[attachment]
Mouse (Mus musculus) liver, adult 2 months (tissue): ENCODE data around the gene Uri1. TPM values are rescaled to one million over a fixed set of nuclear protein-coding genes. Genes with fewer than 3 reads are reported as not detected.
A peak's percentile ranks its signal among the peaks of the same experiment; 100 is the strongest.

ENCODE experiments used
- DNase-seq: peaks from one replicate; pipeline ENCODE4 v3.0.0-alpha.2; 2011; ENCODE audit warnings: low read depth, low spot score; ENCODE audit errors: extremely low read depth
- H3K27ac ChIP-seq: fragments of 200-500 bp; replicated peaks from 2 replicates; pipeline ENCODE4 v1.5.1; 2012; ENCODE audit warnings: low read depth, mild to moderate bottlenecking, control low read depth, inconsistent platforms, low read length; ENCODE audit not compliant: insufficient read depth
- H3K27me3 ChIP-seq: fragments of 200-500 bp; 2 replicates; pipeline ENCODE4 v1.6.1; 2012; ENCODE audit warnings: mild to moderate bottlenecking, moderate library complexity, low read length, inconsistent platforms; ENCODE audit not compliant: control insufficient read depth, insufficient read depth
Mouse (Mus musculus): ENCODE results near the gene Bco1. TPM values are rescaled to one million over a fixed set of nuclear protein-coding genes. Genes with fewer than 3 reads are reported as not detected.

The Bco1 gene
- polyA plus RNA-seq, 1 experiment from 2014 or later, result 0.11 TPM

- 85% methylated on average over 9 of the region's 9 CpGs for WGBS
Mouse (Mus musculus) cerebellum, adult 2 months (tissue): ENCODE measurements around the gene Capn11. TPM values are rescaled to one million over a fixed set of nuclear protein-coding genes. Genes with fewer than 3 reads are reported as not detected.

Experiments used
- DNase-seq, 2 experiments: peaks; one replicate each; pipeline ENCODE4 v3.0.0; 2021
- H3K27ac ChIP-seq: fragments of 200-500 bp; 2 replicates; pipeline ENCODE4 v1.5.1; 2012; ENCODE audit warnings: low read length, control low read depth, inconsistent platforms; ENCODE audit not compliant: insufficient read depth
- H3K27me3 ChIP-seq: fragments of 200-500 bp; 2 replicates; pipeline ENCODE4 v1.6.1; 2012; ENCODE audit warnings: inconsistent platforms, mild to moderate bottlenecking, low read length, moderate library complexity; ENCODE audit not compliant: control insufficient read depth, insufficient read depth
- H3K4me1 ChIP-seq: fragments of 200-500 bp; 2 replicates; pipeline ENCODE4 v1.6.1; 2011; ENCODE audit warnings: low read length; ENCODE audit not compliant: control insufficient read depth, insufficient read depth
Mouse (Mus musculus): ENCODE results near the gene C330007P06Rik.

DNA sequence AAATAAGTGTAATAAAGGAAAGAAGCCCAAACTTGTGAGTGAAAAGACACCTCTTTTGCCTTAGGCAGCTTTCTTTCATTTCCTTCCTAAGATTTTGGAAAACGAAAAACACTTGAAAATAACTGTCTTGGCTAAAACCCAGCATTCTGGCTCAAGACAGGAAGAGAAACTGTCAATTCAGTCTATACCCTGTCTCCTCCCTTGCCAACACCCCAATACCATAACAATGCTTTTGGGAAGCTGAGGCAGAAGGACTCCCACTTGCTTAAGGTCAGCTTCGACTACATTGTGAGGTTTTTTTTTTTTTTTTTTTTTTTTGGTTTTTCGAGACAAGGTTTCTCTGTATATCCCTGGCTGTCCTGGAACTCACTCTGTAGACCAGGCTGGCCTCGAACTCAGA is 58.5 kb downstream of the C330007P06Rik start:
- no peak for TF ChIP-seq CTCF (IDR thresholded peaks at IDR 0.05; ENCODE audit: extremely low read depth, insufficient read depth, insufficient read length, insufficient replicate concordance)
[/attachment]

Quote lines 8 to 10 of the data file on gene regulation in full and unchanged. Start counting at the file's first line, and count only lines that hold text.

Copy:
The Bco1 gene
- polyA plus RNA-seq, 1 experiment from 2014 or later, result 0.11 TPM

- 85% methylated on average over 9 of the region's 9 CpGs for WGBS